Conley v. Ryan

Decision Date13 March 2015
Docket NumberCivil Action No. 2:13–cv–32654.
Citation92 F.Supp.3d 502
CourtU.S. District Court — Southern District of West Virginia
PartiesCarl CONLEY, an individual, Plaintiff, v. A.J. RYAN, an individual, and Ryan & Ryan, Attorneys at Law and Michael Sparks, individually and in his official capacity as the Prosecutor of Mingo County, and Does 1 through 60, inclusive, Defendants.

John Patrick L. Stephens, Mark F. Underwood, Underwood & Proctor Law Offices, Huntington, WV, for Plaintiff.

Daniel C. Cooper, Jamison H. Cooper, Cooper Law Offices, Bridgeport, WV, Tim J. Yianne, Mannion & Gray, Philip B. Sword, William R. Slicer, Shuman McCuskey & Slicer, Emily L. Lilly, Gary E. Pullin, Pullin Fowler Flanagan Brown & Poe, Charleston, WV, for Defendants.

MEMORANDUM OPINION AND ORDER

JOHN T. COPENHAVER, JR., District Judge.

Pending is the individual motion to dismiss of defendant Michael Sparks, filed March 18, 2014, and a joint motion to dismiss by defendants A.J. Ryan and Ryan & Ryan, Attorneys at Law, filed March 18, 2014.

I. Background

Plaintiff Carl Conley (Conley) is a resident of Mingo County, West Virginia. He was formerly employed by the West Virginia Department of Transportation Division of Highways (“DOH”). Defendant Michael Sparks (Sparks) was the elected county prosecuting attorney of Mingo County, West Virginia. Defendant A.J. Ryan (Ryan) is an attorney who maintains his law office, Ryan & Ryan, Attorneys at Law, in Williamson, in Mingo County. Ryan & Ryan is also a defendant. The parties' memoranda reveal that Ryan & Ryan is the trade name of a firm of which Ryan is the sole proprietor. As the claims alleged against the individual and the firm are identical, when the court refers to Ryan, both are included.

Conley instituted this action on December 19, 2013. It initially included several other defendants, against whom claims have been voluntarily dismissed, including Dallas Toler, a Mingo County magistrate, Norman Mines, a Mingo County deputy sheriff, and Michael Thornsbury, a West Virginia circuit court judge sitting in Mingo County. Conley contends that he was arrested on a “bogus” drug charge after he reported the improper use of state property by one of Judge Thornsbury's business partners. See Pl. Compl. ¶¶ 11–20. The allegations of the plaintiff that follow are taken as true for purposes of the motion to dismiss.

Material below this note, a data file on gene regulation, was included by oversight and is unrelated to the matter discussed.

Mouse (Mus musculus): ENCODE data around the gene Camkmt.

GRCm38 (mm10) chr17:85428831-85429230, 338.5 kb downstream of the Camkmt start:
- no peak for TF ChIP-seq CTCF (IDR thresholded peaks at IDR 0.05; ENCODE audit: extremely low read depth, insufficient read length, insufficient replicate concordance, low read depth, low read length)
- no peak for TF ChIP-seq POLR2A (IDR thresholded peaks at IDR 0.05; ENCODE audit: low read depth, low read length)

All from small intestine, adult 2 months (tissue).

Conley's story begins in the summer of 2010. On July 19, 2010 he was injured in a car accident in which he was apparently faultless inasmuch as he was a passenger in a vehicle that was rear-ended. Id. ¶¶ 11–12. His injuries caused him to miss about a month of work at the DOH. Id. ¶ 14. Sometime after returning to work Conley became aware that a DOH vehicle was being used for non-governmental purposes by the Thornsbury business partner. Id. ¶ 15. During this non-governmental use, the vehicle became stuck in the mud and DOH employees were dispatched to assist in its retrieval. Id. ¶ 16. Following this incident, Conley filed an internal complaint concerning the private use of government property. Id. After filing the complaint, Conley was summoned to a meeting with DOH supervisors and told to “stop running his mouth” and that the nongovernmental use of the machine was “none of his f–––ing business.” Id. ¶ 18.

A month after that meeting, Conley was arrested on “bogus drug charges” involving pain medication that is not otherwise described. Id. ¶ 19, ¶ 20. One of Conley's neighbors stole the medication out of his truck and immediately thereafter Conley was “surrounded by law enforcement officers” and arrested. Id. Conley was then “coerced ... into confessing to the crime on video” by his friend, Deputy Joe Smith, after being promised that he could go home if he confessed. Id. ¶ 21. The charge led the DOH to fire Conley, and the confession was used against him at his hearing for unemployment benefits. Id. ¶ 22, ¶ 23.

According to Mingo County public records relating to Conley's criminal proceeding, he was arrested, committed and arraigned on October 20, 2010, on two state felony drug offenses occurring on that same date, consisting of possession of controlled substances with intent to deliver and conspiracy to do so, and designated as case numbers 10F–638 and 10F–639. See Ex. 3 Def. Ryan's Mot. for Summ. J. He was represented by court-appointed counsel, Lauren Thompson. Id. He was scheduled for a preliminary hearing on October 27, 2010, but he waived preliminary hearing and was released on bond on October 27, 2010. Id. On the same date, he was bound over to Mingo County Circuit Court on both charges, which then became criminal action number 10–B–79. Id. See Philips v. Pitt County Mem'l Hosp., 572 F.3d 176, 180 (4th Cir.2009) ( [When] reviewing a Rule 12(b)(6) dismissal, [the reviewing court] may properly take judicial notice of matters of public record.”).